Cultivating Disciplined Operations

In order for an organization to function effectively in a competitive world, a culture of disciplined operations is necessary. This does not mean the imposed discipline of a military boot camp. Rather, it means a voluntary coordination of efforts among all involved. As an ideal, consider a symphony orchestra, where a group of highly skilled musicians coordinate their personal talents to a mutually understood and desired end. Yes, a conductor does arrange the music and does direct the tempo. But it is the blended performances of the musicians that work the magic. — C.H.

Cultivating Disciplined Operations

Cultivate Text Box“Cultivating” is the right word here. A voluntary coordination of efforts comes about through a culture of mutual respect, directed toward a mutually desired end. It is that culture that needs to be cultivated. Here, “mutual respect” means a sincere regard for the interests and aspirations of everyone involved, diverse though those interests and aspirations may be. “Mutually desired end” refers to a condition in which everyone involved can prosper indefinitely.

An initial assessment of how closely a given organization’s culture approaches one of mutual respect, directed toward a mutually desired end is pretty easy. Employee turnover rates, absentee rates, equipment downtime rates and OSHA recordable safety incidents can readily be compared with relevant norms. Apply Pareto’s rule: if your organization isn’t comfortably in the top 20% for each of these, your competitive posture is at risk. [1] Even if your numbers are all in the top 20% — or even the top 1% — remember that everything and everyone can always improve. Including your competitors, today and tomorrow.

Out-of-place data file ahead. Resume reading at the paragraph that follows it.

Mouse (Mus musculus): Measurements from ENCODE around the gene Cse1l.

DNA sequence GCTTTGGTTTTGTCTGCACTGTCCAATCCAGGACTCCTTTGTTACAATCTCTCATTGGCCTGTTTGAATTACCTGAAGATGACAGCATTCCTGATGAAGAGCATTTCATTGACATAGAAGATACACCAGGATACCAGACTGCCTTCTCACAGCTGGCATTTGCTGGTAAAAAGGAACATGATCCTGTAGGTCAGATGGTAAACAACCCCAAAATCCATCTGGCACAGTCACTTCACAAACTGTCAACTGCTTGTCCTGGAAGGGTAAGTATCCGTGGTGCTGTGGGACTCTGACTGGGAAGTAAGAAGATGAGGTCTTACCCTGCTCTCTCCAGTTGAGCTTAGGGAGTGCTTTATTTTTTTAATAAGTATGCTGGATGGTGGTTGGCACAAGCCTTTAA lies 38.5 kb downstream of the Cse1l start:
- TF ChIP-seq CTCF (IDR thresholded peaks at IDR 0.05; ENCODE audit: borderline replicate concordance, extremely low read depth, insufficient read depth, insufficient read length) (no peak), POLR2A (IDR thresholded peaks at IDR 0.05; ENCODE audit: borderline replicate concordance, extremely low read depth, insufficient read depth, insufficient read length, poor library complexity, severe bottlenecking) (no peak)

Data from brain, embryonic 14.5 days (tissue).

Here are some areas that require constant cultivation:

>> Safety: In manufacturing, a top notch safety program is essential. The benefits of a pain free working environment are immediately clear to everyone. Cultivation of safe operating practices is fundamental to the cultivation of mutual respect. [2]

>> Maintenance: Equipment and facilities need be designed for operability as well as for throughput. Poor working conditions and dysfunctional equipment are antithetical to the cultivation of mutual respect.

>> Training: It is not reasonable to ask anyone to participate in manufacturing operations absent a clear understanding of what that individual is to do and how to do it safely and effectively. My personal preference is that written work instructions be used as a basis for training materials. Trainers should be trained in how to train others. Understanding should be confirmed by demonstration.

>> ISO 9001: The ISO 9001 Standard for Quality Management Systems provides a systematic framework for disciplined operations. It is worth studying, even in part. Implementing systems compliant with the ISO 9001 Standard is a substantial undertaking. However, the cultivation of disciplined operations that occurs while doing so is a substantial reward for everyone and a substantial step toward an organization that can prosper indefinitely. [3]


Chuck in FranceThoughtful comments and experience reports are always appreciated.

…  Chuck Harrington (Chuck@JeraSustainableDevelopment.com)

 

P.S: Contact me when your organization is serious about prospering in the globalized 21st century … CH

This blog and associated website (www.JeraSustainableDevelopment.com) are intended as a resource for smaller manufacturers in the pursuit of Sustainability. While editorial focus is on smaller manufacturers, all interested readers are welcome. New blog posts are published weekly.


[1] For more on Pareto and operating performance, see Operational Excellence – The Performance Curve, this blog, http://jerasustainabledevelopment.com/2012/05/24/operational-excellence-the-performance-curve/

[2] For more on safety and its importance, see On Safety and Sustainability, this blog, http://jerasustainabledevelopment.com/2013/10/24/on-safety-and-sustainability/

[3] For more on the ISO 9001 Standard and its application, see What’s Wrong With ISO?, this blog,  http://jerasustainabledevelopment.com/2012/07/05/whats-wrong-with-iso/  and Keeping Up With ISO, this blog, http://jerasustainabledevelopment.com/2014/08/28/keeping-up-with-iso/